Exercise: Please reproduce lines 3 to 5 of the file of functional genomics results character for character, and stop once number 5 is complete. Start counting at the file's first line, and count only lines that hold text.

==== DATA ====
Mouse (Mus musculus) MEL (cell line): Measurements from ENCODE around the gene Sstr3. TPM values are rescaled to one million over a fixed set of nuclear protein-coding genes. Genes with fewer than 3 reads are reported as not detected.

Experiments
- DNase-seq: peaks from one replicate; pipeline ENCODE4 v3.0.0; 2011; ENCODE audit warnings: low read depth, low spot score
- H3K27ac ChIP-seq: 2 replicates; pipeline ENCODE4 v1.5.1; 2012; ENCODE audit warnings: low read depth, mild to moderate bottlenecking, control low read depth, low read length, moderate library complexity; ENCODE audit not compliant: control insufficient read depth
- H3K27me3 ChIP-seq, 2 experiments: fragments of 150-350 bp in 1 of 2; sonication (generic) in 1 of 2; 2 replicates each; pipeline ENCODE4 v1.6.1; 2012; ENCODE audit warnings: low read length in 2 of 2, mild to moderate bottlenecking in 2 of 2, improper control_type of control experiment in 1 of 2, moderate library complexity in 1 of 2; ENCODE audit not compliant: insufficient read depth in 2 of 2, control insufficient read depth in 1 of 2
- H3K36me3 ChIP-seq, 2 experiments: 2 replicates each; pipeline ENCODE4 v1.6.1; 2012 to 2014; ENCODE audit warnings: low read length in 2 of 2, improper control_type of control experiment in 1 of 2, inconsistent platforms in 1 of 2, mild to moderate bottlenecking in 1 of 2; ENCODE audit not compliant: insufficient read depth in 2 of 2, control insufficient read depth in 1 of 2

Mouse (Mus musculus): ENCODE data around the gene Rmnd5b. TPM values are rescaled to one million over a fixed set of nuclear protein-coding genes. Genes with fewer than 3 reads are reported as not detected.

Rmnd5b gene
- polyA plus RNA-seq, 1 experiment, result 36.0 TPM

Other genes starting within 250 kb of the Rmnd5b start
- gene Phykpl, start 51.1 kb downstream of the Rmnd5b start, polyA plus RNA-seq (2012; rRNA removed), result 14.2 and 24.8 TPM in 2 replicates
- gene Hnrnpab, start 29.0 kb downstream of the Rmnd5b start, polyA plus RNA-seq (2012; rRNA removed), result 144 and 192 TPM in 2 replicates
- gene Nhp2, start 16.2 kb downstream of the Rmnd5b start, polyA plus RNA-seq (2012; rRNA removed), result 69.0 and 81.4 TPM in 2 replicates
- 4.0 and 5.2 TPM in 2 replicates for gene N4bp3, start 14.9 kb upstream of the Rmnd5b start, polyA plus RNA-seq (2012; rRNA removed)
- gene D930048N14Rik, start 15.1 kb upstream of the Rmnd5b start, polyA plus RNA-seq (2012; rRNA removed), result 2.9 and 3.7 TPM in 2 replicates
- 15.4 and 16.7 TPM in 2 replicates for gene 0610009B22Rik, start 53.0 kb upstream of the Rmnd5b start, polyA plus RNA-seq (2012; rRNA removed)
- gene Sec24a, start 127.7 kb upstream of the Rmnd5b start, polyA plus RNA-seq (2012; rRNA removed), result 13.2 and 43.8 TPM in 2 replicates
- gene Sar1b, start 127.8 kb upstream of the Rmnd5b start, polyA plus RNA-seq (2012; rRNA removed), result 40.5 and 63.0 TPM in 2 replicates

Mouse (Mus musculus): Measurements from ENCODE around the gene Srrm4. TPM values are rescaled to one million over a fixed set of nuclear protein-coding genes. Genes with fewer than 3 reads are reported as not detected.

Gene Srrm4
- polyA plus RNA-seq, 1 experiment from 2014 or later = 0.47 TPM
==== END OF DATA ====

- DNase-seq: peaks from one replicate; pipeline ENCODE4 v3.0.0; 2011; ENCODE audit warnings: low read depth, low spot score
- H3K27ac ChIP-seq: 2 replicates; pipeline ENCODE4 v1.5.1; 2012; ENCODE audit warnings: low read depth, mild to moderate bottlenecking, control low read depth, low read length, moderate library complexity; ENCODE audit not compliant: control insufficient read depth
- H3K27me3 ChIP-seq, 2 experiments: fragments of 150-350 bp in 1 of 2; sonication (generic) in 1 of 2; 2 replicates each; pipeline ENCODE4 v1.6.1; 2012; ENCODE audit warnings: low read length in 2 of 2, mild to moderate bottlenecking in 2 of 2, improper control_type of control experiment in 1 of 2, moderate library complexity in 1 of 2; ENCODE audit not compliant: insufficient read depth in 2 of 2, control insufficient read depth in 1 of 2